This speech was presented to the JCPS Board of Education on April 26, 2016. The video replay can be found here.
My t-shirt says:
We LOVE our teachers
Our school’s the BEST
We are more than a
SCORE on a TEST!
KPREP is May 9-13. Many schools started test prep, boot camps, pull outs, etc. as soon as we returned from spring break. We are already receiving reports of test prep violations, misinformation, and anxiety leading up to the tests. Parents are aware of the national opt out movement and are asking questions about their rights. KDE has provided direction about opting out but there is no information available about how that plays out in JCPS.
Therefore, Dear JCPS and a few partner advocacy groups decided to put on a forum to get those questions answered. It’s this coming Thursday night at the Aeroclub. It’s called the 3R’s of High-Stakes Testing: Parents’ Rights, Responsibilities and Repercussions. We hope you can join us.
On April 11, we sent an invitation and a list of these questions to JCPS. They originally accepted our invite with three names attending.
On April 19, nearly a week after marketing resources had already been expended and wheels were in motion, JCPS suddenly declined citing a recirculated KDE document from a year ago. What changed?
We were informed that the district wants everyone to participate in the assessments so they will not be answering any of our parents questions. Why?
The Supreme Court has repeatedly held that parents posses the “fundamental right” to “direct the upbringing and education of their children.” Furthermore, the Court declared that “the child is not the mere creature of the State: those who nurture him and direct his destiny have the right coupled with the high duty to recognize and prepare him for additional obligations.” In Meyer, the Supreme Court held that the right of parents to raise their children free from unreasonable state interferences is one of the unwritten “liberties” protected by the Due Process Clause of the Fourteenth Amendment. (262 U.S. 399).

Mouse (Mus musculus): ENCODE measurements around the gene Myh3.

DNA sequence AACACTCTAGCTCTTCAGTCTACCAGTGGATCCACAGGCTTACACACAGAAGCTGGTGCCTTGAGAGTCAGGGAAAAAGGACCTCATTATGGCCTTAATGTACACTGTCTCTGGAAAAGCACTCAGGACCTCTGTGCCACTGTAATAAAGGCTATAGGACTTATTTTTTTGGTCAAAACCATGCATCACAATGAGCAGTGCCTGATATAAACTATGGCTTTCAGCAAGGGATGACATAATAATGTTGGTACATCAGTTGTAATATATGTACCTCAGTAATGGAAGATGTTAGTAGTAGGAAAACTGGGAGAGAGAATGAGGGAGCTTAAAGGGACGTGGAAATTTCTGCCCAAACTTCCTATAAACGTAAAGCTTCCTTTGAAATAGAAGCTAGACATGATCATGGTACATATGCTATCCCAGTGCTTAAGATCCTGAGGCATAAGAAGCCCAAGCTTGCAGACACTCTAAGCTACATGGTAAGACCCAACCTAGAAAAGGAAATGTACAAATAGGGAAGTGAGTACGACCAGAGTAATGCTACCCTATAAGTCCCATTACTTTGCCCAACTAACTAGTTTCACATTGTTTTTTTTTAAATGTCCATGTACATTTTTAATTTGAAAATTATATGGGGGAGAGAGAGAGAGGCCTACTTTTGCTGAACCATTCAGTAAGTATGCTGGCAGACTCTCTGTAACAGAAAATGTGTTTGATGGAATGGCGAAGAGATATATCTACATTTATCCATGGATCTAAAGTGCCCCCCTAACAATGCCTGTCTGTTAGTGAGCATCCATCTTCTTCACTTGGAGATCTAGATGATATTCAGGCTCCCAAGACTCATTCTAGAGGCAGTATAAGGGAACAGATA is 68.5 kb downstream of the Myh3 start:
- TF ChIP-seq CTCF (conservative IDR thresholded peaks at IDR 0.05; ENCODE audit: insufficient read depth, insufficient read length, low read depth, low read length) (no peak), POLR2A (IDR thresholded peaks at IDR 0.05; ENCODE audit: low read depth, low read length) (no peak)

Many feel the high stakes, standardized tests and test prep that do not guide instruction and instead are used to test and punish have become excessive, and we have a right to this information. So I will ask again.
- How much money does JCPS spend on KPREP testing, materials, software?
—->> Instead of freezing teacher salaries, get rid of high stakes tests!
- How many tests per year/per grade are given and how are they used to guide instruction?
- How many classroom hours are estimated to be spent on test prep (broken down by grade, subject, school)?
- How many staff hours are dedicated to assessments?
- Our parents have been told by many in JCPS that it is not possible to “opt out”? Yet some parents have shared with us that a process exists, while others have had this information withheld from them. And KDE offers two forms. So please provide the process and repercussions for doing so.
- Is it possible to also opt a student out of test prep? What will the student do during this time instead?
- How can excessive test prep even be allowed to happen when it is forbidden by statute? (KRS 158.6453)
- Why are teachers prohibited from speaking up against which of these tests are unnecessary? Or which test prep they feel is ineffective or unnecessary? Is their input being sought to accomplish the Vision 2020 goal sooner rather than later?
- What impact do these test scores have on admission requirements into magnet and traditional programs?
- What other potential consequences exist at the district level?
- How do any of these rights change with the new ESSA law, and when will they be implemented in JCPS?
You say you want more involved parents. Yet we are treated as if we don’t have the capacity to be part of the decisions necessary to educate our own children.